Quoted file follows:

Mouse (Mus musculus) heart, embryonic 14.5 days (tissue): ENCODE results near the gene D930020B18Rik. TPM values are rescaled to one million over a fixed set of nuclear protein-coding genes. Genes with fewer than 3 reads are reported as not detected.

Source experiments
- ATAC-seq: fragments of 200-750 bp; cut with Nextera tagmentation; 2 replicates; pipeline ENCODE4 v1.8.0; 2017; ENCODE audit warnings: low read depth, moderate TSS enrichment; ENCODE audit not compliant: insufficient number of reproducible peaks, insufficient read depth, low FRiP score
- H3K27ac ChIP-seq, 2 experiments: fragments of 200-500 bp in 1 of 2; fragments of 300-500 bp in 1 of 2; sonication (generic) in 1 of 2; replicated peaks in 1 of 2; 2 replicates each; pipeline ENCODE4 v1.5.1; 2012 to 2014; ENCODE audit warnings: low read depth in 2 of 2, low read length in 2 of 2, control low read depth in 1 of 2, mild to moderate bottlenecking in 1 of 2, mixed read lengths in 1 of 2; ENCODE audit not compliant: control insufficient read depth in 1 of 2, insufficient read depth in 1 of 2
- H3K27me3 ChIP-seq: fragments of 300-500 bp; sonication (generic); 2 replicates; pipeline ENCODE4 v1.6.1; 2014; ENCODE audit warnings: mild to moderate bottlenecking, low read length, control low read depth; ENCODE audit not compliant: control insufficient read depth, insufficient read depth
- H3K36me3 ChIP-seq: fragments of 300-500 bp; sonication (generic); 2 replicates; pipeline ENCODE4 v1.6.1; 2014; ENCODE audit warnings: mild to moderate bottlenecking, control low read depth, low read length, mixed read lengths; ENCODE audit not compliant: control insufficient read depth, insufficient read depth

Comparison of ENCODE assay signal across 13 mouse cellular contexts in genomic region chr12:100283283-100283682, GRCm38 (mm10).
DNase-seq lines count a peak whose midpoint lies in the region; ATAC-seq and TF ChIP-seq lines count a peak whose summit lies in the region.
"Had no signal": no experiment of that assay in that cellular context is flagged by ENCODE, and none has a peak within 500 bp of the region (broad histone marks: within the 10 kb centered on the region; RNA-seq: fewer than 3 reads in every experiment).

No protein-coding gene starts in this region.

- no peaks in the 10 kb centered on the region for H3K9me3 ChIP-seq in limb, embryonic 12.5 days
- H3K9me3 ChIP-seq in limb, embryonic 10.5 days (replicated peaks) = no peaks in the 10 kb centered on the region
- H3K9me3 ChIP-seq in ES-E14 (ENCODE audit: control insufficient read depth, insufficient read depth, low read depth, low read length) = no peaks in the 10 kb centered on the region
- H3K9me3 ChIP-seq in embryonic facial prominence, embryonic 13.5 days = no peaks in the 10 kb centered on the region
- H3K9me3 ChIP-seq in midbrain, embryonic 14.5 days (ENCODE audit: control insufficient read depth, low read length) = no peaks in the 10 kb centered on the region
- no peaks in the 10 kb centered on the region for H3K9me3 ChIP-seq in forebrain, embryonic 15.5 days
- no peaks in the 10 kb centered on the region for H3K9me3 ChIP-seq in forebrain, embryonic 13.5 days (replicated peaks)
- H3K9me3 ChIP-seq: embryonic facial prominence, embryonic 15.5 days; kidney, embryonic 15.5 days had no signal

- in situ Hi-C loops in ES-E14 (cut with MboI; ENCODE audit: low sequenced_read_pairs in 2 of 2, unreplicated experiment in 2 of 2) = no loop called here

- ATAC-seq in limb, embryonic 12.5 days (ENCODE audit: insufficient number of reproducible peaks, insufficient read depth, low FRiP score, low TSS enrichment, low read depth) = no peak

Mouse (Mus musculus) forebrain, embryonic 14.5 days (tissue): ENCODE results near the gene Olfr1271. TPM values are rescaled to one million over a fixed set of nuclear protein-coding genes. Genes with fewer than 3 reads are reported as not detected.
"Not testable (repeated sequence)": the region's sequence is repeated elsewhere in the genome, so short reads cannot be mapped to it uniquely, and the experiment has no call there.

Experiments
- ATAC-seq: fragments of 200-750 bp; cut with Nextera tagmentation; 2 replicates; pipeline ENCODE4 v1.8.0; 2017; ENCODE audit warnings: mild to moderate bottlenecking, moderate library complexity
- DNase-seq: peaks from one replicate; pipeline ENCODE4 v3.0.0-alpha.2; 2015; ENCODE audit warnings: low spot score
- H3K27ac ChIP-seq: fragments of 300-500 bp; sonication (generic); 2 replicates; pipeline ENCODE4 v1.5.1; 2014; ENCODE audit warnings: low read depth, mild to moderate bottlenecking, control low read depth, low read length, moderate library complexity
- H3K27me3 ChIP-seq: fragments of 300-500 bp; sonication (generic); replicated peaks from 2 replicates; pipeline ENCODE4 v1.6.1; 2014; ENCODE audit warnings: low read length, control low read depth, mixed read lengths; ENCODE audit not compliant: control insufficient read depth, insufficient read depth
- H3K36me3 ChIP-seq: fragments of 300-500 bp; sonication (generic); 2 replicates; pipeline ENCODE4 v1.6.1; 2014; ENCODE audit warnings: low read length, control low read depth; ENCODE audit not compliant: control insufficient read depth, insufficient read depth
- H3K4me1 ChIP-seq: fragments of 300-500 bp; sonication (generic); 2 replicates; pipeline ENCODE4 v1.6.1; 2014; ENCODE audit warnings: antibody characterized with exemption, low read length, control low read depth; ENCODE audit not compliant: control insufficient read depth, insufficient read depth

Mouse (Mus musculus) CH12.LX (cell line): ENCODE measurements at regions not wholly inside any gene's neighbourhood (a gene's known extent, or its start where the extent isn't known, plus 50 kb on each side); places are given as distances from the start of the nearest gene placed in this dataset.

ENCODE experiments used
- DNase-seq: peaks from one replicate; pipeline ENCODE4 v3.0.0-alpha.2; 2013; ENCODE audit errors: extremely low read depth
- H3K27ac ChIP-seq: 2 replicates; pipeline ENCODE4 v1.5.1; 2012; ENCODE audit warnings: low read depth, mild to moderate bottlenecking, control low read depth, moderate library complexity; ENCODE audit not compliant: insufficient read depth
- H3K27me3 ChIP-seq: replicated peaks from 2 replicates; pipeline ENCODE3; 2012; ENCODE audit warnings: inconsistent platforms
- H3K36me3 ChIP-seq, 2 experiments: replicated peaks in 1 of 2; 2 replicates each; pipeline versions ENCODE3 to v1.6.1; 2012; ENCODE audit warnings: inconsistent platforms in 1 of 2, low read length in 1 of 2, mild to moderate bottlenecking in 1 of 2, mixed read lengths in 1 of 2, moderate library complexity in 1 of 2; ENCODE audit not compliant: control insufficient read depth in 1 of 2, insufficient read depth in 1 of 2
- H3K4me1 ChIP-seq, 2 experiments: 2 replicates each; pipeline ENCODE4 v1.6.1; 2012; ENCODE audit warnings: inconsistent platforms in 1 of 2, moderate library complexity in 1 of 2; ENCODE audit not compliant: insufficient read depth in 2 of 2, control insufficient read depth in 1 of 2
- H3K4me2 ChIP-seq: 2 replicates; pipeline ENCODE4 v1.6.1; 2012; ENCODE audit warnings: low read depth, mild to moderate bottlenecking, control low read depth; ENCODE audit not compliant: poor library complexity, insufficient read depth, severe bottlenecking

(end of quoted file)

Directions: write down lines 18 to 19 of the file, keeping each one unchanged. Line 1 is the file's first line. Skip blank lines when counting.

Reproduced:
- H3K9me3 ChIP-seq: embryonic facial prominence, embryonic 15.5 days; kidney, embryonic 15.5 days had no signal

- in situ Hi-C loops in ES-E14 (cut with MboI; ENCODE audit: low sequenced_read_pairs in 2 of 2, unreplicated experiment in 2 of 2) = no loop called here